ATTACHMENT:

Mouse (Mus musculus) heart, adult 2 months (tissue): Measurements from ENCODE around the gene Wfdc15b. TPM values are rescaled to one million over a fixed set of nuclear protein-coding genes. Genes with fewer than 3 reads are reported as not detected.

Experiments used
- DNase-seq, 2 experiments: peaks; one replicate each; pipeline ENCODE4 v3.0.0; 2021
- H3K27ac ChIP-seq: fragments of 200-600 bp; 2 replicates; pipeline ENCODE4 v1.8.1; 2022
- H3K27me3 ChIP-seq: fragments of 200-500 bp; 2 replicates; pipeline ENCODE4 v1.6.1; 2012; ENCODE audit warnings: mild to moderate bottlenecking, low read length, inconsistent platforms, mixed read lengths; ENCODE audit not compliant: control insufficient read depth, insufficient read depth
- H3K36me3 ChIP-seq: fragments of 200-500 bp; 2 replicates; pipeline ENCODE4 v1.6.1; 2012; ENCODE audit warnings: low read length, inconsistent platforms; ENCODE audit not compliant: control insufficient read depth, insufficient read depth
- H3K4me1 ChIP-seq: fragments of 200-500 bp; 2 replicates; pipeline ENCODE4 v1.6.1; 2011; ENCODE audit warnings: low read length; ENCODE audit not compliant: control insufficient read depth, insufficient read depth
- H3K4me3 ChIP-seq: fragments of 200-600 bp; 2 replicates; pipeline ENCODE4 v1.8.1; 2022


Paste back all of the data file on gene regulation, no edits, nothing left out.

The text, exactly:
Mouse (Mus musculus) heart, adult 2 months (tissue): Measurements from ENCODE around the gene Wfdc15b. TPM values are rescaled to one million over a fixed set of nuclear protein-coding genes. Genes with fewer than 3 reads are reported as not detected.

Experiments used
- DNase-seq, 2 experiments: peaks; one replicate each; pipeline ENCODE4 v3.0.0; 2021
- H3K27ac ChIP-seq: fragments of 200-600 bp; 2 replicates; pipeline ENCODE4 v1.8.1; 2022
- H3K27me3 ChIP-seq: fragments of 200-500 bp; 2 replicates; pipeline ENCODE4 v1.6.1; 2012; ENCODE audit warnings: mild to moderate bottlenecking, low read length, inconsistent platforms, mixed read lengths; ENCODE audit not compliant: control insufficient read depth, insufficient read depth
- H3K36me3 ChIP-seq: fragments of 200-500 bp; 2 replicates; pipeline ENCODE4 v1.6.1; 2012; ENCODE audit warnings: low read length, inconsistent platforms; ENCODE audit not compliant: control insufficient read depth, insufficient read depth
- H3K4me1 ChIP-seq: fragments of 200-500 bp; 2 replicates; pipeline ENCODE4 v1.6.1; 2011; ENCODE audit warnings: low read length; ENCODE audit not compliant: control insufficient read depth, insufficient read depth
- H3K4me3 ChIP-seq: fragments of 200-600 bp; 2 replicates; pipeline ENCODE4 v1.8.1; 2022